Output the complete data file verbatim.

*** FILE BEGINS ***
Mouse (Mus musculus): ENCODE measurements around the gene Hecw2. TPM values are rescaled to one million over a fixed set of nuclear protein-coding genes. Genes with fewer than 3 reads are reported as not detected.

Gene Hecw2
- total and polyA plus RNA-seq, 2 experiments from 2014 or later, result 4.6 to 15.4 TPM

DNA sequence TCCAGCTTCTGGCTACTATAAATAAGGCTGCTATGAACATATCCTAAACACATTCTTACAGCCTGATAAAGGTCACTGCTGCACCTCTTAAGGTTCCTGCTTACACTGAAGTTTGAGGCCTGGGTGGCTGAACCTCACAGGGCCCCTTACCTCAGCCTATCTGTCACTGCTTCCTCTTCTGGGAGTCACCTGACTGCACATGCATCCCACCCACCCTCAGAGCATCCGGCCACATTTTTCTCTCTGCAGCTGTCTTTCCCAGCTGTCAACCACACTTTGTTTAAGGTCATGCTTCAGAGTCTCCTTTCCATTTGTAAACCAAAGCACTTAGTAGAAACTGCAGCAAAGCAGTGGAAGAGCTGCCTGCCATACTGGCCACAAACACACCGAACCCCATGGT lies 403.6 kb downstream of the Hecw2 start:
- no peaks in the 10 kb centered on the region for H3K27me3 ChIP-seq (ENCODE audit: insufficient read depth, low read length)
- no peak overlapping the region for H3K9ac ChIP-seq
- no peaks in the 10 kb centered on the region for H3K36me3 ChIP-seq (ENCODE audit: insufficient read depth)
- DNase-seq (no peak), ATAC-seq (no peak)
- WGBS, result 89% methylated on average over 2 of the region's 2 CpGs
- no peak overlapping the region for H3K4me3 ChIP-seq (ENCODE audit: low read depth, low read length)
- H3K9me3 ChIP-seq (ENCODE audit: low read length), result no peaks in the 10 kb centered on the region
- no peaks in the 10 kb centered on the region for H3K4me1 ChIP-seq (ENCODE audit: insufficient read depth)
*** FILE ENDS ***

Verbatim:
Mouse (Mus musculus): ENCODE measurements around the gene Hecw2. TPM values are rescaled to one million over a fixed set of nuclear protein-coding genes. Genes with fewer than 3 reads are reported as not detected.

Gene Hecw2
- total and polyA plus RNA-seq, 2 experiments from 2014 or later, result 4.6 to 15.4 TPM

DNA sequence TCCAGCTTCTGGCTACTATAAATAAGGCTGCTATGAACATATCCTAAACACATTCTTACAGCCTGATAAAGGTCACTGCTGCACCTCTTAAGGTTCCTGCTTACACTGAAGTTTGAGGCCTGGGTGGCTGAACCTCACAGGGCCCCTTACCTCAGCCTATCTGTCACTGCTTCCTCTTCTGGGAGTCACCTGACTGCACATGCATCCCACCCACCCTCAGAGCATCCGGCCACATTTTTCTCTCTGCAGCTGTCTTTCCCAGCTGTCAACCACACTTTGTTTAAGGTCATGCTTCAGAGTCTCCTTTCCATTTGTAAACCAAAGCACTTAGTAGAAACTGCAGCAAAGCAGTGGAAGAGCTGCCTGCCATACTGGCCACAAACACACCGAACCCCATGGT lies 403.6 kb downstream of the Hecw2 start:
- no peaks in the 10 kb centered on the region for H3K27me3 ChIP-seq (ENCODE audit: insufficient read depth, low read length)
- no peak overlapping the region for H3K9ac ChIP-seq
- no peaks in the 10 kb centered on the region for H3K36me3 ChIP-seq (ENCODE audit: insufficient read depth)
- DNase-seq (no peak), ATAC-seq (no peak)
- WGBS, result 89% methylated on average over 2 of the region's 2 CpGs
- no peak overlapping the region for H3K4me3 ChIP-seq (ENCODE audit: low read depth, low read length)
- H3K9me3 ChIP-seq (ENCODE audit: low read length), result no peaks in the 10 kb centered on the region
- no peaks in the 10 kb centered on the region for H3K4me1 ChIP-seq (ENCODE audit: insufficient read depth)